There are some who mistakenly believe that the U.S. and Europe are targeting China’s telecom companies in order to undercut China’s economic and commercial success. Although, in fact, the reason is a genuine concern for malicious behavior resulting from infiltration and exploitation of China’s telecom companies by the CCP.
A citizen journalist by the name of Hsieh Min-Hai (謝明海) used the 1997 handover of Hong Kong to China as an example, and has warned unceasingly about the threat to free and private enterprise posed by the CCP. “Without economy, there is no dignity” writes Hsieh.
Chinese flags over Hong Kong (Associated Press photo)
Given the distressing situation Taiwan now faces, Hsieh warns that Taiwan must stay vigilant. Hong Kong’s recent experience, and the tendency for those who challenge the CCP to “disappear,” should be all the warning Taiwan needs.
On the economic landscape of China today, one can easily witness how free enterprise and private business are being coerced and subverted to serve the directives of the CCP. Under the totalitarian regime of the CCP, so-called “communist” businessmen must work towards “national interests” above all else.
The utopian vision currently touted by the CCP is the Belt and Road Initiative (BRI), where all roads lead to China, with no true incentive among the party to share the fruits of their “win-win” trade and infrastructure schemes with “partner” nations.
Meanwhile in Xinjiang, one can observe the intolerance for competing ideologies which is characteristic of China's dictatorship. Members of the Muslim Uighur minority have reportedly been forced to consume pork and drink alcohol, even during their sacred holidays. This callous behavior of the regime will make the Chinese very unpopular across the world, and may even lead to further terrorist attacks.
Observing the troubling outcome of Taiwan’s recent nine-in-one elections, Hsieh remarked that the new mayor of Kaohsiung Han Kuo-yu (韓國瑜) and his invitation for Chinese citizens to purchase property in Kaohsiung, could cause a tsunami of dangerous economic investment from China.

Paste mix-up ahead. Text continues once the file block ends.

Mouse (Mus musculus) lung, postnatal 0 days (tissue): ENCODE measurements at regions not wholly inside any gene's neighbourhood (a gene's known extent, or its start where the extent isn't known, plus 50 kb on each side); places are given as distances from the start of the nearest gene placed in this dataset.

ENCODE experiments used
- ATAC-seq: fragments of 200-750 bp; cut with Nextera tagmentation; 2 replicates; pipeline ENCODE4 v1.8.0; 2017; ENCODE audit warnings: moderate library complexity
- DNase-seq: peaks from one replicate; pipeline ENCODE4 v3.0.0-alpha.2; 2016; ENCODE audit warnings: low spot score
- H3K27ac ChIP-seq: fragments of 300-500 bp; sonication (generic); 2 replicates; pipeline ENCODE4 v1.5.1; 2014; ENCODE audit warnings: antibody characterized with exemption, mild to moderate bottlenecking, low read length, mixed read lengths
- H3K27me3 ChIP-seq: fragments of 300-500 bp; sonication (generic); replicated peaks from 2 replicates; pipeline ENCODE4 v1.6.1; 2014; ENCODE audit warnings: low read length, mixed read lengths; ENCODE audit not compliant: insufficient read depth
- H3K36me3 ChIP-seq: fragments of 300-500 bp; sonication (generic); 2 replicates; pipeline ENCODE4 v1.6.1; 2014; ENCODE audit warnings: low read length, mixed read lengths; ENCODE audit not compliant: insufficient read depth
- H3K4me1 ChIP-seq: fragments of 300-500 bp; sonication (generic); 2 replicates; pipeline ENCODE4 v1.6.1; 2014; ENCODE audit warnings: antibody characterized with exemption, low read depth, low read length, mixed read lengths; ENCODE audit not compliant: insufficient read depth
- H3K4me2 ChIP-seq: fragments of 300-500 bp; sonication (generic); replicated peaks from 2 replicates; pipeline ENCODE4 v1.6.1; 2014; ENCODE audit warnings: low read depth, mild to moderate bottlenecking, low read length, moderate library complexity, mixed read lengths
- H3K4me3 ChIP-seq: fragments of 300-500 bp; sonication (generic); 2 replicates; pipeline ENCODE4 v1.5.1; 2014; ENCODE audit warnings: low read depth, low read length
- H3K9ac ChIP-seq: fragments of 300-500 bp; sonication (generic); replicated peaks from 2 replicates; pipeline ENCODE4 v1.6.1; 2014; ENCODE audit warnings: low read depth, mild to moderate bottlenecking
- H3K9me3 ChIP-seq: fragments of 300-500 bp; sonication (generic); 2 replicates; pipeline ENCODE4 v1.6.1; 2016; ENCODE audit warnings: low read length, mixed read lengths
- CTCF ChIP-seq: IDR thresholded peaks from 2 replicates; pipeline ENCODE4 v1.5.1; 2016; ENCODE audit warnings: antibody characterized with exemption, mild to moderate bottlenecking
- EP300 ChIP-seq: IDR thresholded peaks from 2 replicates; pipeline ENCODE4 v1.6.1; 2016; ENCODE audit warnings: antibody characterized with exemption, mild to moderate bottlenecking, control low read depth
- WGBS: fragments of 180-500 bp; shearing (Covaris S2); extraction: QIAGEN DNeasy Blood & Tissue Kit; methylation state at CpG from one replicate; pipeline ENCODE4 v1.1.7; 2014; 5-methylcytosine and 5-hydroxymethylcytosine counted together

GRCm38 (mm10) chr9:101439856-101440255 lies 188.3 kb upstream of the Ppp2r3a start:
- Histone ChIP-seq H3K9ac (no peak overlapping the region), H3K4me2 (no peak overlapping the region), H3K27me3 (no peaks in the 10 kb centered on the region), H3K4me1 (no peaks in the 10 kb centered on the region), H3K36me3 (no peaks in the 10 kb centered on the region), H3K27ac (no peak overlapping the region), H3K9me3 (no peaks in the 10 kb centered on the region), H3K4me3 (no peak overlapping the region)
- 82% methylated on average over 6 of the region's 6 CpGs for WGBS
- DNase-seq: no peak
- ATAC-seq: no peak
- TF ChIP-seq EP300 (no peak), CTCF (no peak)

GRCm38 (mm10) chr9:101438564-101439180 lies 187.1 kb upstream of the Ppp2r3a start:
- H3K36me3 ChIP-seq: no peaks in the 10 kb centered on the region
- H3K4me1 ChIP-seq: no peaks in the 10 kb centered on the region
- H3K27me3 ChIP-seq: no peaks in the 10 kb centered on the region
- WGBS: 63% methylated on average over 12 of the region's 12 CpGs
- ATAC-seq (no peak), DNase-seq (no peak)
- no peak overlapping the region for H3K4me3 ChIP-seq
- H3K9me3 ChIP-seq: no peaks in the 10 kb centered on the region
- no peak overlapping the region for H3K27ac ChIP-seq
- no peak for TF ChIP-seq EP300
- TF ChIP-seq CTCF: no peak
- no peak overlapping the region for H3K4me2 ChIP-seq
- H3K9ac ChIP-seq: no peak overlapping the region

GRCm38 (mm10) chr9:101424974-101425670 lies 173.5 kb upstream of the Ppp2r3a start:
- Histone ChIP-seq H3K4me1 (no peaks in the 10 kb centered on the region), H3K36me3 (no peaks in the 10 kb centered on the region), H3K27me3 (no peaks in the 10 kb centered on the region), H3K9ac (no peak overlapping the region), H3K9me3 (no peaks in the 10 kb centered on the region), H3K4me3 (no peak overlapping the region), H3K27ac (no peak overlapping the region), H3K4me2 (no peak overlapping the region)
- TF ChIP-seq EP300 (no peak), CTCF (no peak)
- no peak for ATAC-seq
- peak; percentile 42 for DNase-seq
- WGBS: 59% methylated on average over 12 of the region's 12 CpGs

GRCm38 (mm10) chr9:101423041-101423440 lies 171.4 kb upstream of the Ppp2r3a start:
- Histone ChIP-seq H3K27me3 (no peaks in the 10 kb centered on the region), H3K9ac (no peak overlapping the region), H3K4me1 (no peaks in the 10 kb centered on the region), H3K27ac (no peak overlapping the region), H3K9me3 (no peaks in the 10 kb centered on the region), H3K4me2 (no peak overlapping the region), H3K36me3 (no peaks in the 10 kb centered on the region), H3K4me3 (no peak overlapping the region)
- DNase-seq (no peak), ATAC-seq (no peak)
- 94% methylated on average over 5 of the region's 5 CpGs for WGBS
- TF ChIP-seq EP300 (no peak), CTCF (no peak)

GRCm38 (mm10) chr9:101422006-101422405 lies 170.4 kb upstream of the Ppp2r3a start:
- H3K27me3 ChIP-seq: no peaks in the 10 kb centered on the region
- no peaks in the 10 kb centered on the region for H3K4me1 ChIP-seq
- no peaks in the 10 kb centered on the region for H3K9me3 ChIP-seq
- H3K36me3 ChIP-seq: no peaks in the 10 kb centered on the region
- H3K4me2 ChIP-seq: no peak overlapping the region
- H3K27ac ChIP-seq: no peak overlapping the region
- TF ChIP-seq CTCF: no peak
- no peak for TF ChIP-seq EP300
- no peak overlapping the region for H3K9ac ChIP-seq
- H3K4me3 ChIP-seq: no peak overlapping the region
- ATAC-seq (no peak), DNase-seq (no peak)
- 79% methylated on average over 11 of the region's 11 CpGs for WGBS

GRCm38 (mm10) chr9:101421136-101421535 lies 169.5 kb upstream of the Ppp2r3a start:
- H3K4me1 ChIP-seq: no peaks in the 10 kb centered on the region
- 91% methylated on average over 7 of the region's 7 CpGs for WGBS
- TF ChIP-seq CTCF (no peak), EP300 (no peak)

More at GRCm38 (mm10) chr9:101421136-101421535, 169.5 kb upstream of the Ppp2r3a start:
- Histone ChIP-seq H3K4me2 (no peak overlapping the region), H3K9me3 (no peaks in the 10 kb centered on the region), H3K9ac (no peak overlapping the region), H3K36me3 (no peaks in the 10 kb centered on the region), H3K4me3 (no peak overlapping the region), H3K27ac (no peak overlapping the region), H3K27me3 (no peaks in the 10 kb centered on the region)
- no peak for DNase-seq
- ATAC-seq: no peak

He urged Taiwan to remain highly alert to the inherent economic and political risks if people like Han are allowed to open the floodgates for such investments. According to Hsieh, Han has already surpassed Taipei Mayor Ko Wen-je (柯文哲) and his “Two sides of the Strait, One Family” remarks, in precipitating potential damage to Taiwan’s autonomy and civil society.
If Taiwanese people hope to ensure their autonomous political future, they cannot allow disinformation campaigns to be as successful as they were in the 2018 nine-in-one elections.
Hong Kong serves as a worrying reflection and clear example of the CCP’s mentality and strategies in action. In mere decades, the world has witnessed the deterioration and loss of basic human rights and social liberty in Hong Kong. Taiwanese people must not be complacent nor negligent in the urgent task of continually safeguarding and improving their liberal democratic system for future generations.
Taiwan’s civil society will not be so carefree if China, a country of 1.4 billion, is given even the slightest opportunity to swallow the island of barely 23 million. Like a single splash of color into a well of the blackest ink, the color of the ink will not change.
Taiwanese people must recognize that if the CCP is successful in achieving their goals for the country, people may indeed become more wealthy, but it will come at the cost of an increasingly undemocratic and unhealthy social environment for the people of Taiwan.